w/ Field Report
Cannery Ballroom; Nashville, TN
Oct. 9, 2015
Review by Lorie Liebig. Photos by Nolan Knight.
Seattle singer-songwriter Noah Gundersen took an artistic leap with his latest album, Carry the Ghost. The folkier feeling of his debut release was stripped down to a grittier sound that helped relay the feelings of uncertainty that had been weaved into each lyric. When he took the stage at Cannery Ballroom, concertgoers were introduced to this new era of hard-edged artistic experimentation. Those in attendance enjoyed a mix of old and new favorites during a set that consistently kept the crowd wondering what would happen next.
If you didn’t make it out on Friday, don’t worry. We have our full review, along with photos from Nolan Knight, right after the jump.
It seemed like all of Nashville was packed into Cannery Ballroom on Friday night. Usually, these types of shows are filled with concertgoers ready to drink and party before they head out to the bars. Instead of rowdy screams and loud talkers, the Ballroom was filled with a silent and attentive crowd that could have been plucked from the Bluebird.
When Christopher Porterfield of Field Report took the stage, he was noticeably impressed by the crowd’s engagement. Between songs, he referenced an article he read about an unruly crowd at a recent Angel Olsen show. “Silence is a currency exchanged between the crowd and the performer,” he noted. “Thank you for listening.” His short but sweet set only featured his vocals and an acoustic guitar, but that was all he needed. The acoustic performance was the perfect setting for Porterfield’s voice, which soared during the heartfelt tracks “Michelle” and “I Am Not Waiting Anymore.”
Noah Gundersen. Photo by Nolan Knight.
As he took the stage, Noah Gundersen was shrouded by a black hood that kept the audience from getting a clear view of his face. He stood in front of a grey, fog-filled backdrop that created an aura of mystery, which molded the vibe of the entire performance. Gundersen’s latest album, Carry the Ghost, follows a darker and much grittier musical highway than his previous, more Americana-friendly releases. For those older fans who love the folkier sound of his breakthrough debut album Ledges, the performance probably seemed a little hard to take at times.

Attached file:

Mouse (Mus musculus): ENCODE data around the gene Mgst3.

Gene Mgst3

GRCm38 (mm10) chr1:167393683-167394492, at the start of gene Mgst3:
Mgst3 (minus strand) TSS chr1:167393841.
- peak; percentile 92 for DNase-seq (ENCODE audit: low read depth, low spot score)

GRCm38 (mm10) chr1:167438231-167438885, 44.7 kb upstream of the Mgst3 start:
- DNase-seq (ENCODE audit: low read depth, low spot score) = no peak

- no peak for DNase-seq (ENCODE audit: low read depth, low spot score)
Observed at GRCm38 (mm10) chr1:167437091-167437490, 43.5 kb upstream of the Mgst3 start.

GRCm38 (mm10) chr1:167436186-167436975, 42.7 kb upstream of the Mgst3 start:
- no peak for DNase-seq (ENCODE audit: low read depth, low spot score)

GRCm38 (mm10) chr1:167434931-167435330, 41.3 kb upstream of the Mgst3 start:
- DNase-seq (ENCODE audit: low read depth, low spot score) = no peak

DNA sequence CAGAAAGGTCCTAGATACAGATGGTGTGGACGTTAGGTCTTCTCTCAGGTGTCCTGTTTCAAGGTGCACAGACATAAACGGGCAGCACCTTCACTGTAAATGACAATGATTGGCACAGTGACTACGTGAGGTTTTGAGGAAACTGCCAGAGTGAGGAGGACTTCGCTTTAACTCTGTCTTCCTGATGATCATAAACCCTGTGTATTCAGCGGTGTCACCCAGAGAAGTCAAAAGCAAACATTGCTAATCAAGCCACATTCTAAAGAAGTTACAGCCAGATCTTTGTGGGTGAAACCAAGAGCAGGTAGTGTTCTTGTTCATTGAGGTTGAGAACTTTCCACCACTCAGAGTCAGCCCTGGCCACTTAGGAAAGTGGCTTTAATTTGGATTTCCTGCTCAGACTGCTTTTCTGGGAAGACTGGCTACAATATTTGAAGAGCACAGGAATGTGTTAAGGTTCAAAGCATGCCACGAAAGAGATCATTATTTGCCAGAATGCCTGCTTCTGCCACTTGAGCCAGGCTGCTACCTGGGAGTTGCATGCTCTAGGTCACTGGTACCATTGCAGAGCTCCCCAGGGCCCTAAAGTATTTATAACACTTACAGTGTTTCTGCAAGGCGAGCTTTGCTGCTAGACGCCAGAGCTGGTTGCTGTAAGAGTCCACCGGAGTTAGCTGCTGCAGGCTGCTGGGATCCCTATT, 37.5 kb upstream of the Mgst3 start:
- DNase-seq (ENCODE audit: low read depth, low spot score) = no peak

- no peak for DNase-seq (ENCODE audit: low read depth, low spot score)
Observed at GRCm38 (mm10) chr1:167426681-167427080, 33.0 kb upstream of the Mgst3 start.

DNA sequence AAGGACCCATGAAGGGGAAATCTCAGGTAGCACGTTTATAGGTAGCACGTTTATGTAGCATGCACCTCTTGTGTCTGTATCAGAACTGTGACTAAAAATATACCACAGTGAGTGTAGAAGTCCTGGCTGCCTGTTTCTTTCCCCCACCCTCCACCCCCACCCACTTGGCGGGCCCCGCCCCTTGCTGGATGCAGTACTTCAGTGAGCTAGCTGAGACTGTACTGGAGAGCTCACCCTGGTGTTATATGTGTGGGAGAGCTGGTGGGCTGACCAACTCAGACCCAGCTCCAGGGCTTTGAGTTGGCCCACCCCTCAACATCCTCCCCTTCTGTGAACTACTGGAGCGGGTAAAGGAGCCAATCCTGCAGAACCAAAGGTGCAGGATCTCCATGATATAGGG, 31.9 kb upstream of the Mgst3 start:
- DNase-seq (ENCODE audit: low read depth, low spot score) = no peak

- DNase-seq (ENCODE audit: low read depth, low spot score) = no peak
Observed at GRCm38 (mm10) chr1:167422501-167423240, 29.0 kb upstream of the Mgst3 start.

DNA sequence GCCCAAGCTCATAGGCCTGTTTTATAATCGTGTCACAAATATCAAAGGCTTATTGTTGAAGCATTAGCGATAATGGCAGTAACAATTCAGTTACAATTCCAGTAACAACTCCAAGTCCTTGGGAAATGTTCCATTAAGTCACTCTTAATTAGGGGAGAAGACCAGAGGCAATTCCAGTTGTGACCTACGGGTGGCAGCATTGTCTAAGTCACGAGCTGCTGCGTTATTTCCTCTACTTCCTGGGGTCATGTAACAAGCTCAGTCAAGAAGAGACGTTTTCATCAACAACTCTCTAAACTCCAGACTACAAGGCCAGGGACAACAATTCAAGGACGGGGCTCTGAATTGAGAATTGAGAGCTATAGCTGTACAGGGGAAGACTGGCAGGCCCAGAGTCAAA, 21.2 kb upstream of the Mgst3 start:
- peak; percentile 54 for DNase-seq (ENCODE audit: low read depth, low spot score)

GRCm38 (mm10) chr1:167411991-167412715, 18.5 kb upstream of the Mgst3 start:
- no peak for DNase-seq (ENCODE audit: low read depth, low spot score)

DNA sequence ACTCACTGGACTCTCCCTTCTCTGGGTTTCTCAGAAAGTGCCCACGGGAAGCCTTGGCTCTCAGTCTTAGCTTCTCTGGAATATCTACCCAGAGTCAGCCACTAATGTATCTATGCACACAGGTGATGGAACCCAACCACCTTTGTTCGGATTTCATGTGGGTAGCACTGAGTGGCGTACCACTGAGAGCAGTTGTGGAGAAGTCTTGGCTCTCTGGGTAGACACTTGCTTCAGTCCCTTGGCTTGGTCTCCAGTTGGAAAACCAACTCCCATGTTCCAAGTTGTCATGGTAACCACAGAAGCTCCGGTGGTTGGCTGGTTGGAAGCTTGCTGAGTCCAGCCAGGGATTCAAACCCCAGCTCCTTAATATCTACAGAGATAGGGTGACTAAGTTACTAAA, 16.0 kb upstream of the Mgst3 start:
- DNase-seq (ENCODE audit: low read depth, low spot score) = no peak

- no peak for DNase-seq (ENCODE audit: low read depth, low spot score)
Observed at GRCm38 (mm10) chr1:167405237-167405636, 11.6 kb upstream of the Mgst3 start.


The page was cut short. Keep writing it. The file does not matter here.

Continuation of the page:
The sound was purely grunge-rock during the breakdown in “Halo (Disappear/Reappear),” which showed off Gundersen’s true star power. Midway through his set, a pounding base line accompanied with a sparse electronic beat filled the room. This was the intro to one of his most beloved tracks, “Ledges,” but the song was almost unrecognizable. As I scanned the crowd around me, there was a mixture of open mouths, furrowed brows and entranced grins.
Although I applaud Gundersen for trying to tweak the track in order to make the set sound more cohesive, this version just didn’t work for me. I wasn’t the only one who felt disappointed, as the once cheering crowd only allowed a smattering of applause once the song ended. In the awkward silence, a couple next to me shook their heads at each other disapprovingly. “That was just bad,” the man said. While I didn’t disagree, there’s a lot to be said for Gundersen’s choice to change things up and take a risk.
Noah Gundersen. Photo by Nolan Knight.
“Ledges” was the only semi-sour note hit in a set full of incredible moments. After reeling through a good chunk of his latest album, he revisited some older favorites, much to the crowd’s excitement. After singing the tear-inducing cut “First Defeat,” Gundersen let out a chuckle and asked the crowd, “Does anyone know Taylor Swift? I’m trying to sell her that track.”
Other high points in the night included his show-stopping cover of the Deftones’ “Change,” a special dusting-off of his fitting but somber song “Nashville,” and a simple yet haunting rendition of “Topless Dancer.” Those who stayed for the encore enjoyed a special appearance by Butch Walker, who came in for the second verse of “Cigarettes.” After just a few lines of the song, I heard the whimpers of a girl standing behind me who had burst into full-blown tears. That’s the kind of power that Noah Gundersen lends during a live performance. His ability to make you feel, even if it’s a feeling you don’t like, is unquestionable.
Noah Gundersen is in that strange, uncharted territory that comes after releasing an album that is far evolved from his previous works. Both albums feature incredibly strong tracks that translate well live, thanks to Gundersen’s incredible voice and artistry beyond his years. Although he may not have quite figured out how to bridge these two works into one cohesive show, he’s damn close.